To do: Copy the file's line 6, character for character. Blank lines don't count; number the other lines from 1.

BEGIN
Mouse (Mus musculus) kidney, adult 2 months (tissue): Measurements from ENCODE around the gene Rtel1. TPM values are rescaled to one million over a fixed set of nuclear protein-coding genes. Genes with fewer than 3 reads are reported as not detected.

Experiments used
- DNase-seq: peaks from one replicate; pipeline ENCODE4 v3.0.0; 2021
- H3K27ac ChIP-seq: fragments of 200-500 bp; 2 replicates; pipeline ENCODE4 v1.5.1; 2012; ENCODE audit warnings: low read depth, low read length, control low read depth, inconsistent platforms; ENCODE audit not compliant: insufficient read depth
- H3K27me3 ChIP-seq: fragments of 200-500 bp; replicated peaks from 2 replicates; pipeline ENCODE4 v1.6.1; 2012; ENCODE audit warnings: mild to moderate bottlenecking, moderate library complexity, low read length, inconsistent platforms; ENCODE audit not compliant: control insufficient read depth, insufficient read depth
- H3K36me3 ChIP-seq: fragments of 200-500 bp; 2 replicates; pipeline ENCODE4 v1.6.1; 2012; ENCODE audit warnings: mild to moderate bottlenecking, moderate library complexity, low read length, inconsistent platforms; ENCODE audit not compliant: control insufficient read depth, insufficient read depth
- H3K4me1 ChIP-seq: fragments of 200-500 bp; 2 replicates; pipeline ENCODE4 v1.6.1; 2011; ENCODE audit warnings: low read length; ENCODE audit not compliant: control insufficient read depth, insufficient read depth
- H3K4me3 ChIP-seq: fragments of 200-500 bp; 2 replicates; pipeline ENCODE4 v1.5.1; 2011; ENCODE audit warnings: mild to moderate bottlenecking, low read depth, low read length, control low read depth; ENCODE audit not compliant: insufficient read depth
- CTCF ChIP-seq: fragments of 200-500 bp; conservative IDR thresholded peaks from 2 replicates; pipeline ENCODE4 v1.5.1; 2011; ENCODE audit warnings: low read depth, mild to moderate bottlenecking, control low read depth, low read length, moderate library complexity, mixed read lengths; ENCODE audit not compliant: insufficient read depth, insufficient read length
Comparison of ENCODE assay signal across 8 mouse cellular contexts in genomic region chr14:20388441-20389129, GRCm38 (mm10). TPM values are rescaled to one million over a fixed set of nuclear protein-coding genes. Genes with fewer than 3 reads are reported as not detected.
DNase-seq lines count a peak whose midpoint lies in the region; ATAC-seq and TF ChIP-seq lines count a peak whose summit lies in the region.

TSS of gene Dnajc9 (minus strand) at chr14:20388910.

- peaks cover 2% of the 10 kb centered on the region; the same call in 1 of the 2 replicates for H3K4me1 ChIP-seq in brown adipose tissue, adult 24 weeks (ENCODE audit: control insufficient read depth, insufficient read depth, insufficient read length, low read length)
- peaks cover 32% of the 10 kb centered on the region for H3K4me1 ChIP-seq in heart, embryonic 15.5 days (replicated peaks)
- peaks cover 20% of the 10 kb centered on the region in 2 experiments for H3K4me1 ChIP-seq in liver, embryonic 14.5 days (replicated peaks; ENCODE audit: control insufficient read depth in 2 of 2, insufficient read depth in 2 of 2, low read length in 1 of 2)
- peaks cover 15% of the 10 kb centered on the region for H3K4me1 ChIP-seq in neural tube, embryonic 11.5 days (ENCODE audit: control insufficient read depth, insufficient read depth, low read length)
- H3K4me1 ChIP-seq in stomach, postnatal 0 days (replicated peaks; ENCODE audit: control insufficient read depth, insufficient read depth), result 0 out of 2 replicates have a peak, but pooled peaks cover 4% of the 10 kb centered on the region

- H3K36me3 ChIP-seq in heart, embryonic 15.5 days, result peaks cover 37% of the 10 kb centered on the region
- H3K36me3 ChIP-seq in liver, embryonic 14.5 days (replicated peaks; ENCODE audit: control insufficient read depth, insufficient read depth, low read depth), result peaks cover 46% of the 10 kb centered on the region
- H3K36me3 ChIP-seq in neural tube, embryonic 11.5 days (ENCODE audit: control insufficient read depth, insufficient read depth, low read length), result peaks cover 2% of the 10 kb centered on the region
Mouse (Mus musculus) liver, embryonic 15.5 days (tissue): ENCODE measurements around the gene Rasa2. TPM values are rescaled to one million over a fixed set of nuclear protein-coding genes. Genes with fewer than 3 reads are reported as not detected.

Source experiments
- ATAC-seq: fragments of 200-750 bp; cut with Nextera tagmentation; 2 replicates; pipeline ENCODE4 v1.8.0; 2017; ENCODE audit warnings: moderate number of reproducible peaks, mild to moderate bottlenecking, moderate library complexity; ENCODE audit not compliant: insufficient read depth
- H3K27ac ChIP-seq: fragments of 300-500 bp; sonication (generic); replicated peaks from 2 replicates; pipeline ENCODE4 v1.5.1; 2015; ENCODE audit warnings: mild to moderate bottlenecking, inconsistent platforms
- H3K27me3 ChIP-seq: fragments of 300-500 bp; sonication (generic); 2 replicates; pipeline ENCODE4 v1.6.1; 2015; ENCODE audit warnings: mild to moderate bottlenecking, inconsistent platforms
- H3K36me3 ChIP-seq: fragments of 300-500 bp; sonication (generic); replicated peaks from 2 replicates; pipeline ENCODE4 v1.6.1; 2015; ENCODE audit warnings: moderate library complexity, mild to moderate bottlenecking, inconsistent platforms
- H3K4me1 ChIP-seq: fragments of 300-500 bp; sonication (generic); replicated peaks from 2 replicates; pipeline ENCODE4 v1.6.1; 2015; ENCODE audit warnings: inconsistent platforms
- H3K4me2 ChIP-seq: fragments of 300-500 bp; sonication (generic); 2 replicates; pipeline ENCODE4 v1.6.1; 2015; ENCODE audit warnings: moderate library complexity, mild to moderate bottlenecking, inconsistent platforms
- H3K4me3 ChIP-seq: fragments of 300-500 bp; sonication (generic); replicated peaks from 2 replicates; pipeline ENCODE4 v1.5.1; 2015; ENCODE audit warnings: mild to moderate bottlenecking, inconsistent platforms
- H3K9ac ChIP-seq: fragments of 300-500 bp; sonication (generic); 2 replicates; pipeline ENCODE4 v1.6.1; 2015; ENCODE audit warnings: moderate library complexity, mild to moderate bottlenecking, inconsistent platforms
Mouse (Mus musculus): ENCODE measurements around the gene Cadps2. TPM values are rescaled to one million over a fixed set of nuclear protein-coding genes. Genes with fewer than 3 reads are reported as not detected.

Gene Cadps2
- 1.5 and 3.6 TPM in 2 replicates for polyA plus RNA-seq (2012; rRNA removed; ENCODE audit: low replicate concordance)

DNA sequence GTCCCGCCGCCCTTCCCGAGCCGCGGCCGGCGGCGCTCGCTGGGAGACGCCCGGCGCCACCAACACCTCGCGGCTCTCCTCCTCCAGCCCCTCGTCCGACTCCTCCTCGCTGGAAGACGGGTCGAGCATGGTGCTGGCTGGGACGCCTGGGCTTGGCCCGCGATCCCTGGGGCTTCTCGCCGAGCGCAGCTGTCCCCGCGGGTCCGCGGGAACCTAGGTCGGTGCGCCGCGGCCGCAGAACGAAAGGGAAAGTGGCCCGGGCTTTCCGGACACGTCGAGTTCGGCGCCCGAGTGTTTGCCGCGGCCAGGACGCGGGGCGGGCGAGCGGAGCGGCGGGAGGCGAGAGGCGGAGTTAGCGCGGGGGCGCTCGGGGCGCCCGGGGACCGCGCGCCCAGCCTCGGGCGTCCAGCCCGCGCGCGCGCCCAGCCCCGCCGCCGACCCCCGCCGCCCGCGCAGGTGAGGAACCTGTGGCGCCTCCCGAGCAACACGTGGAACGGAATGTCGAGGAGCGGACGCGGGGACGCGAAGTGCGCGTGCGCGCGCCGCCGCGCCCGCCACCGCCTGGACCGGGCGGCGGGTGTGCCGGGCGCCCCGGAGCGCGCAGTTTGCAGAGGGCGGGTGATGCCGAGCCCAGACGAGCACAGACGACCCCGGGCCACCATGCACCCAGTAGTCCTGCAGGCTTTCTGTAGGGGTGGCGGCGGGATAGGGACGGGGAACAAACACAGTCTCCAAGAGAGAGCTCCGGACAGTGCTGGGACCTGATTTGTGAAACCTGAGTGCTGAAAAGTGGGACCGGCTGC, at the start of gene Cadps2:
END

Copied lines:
- H3K36me3 ChIP-seq: fragments of 200-500 bp; 2 replicates; pipeline ENCODE4 v1.6.1; 2012; ENCODE audit warnings: mild to moderate bottlenecking, moderate library complexity, low read length, inconsistent platforms; ENCODE audit not compliant: control insufficient read depth, insufficient read depth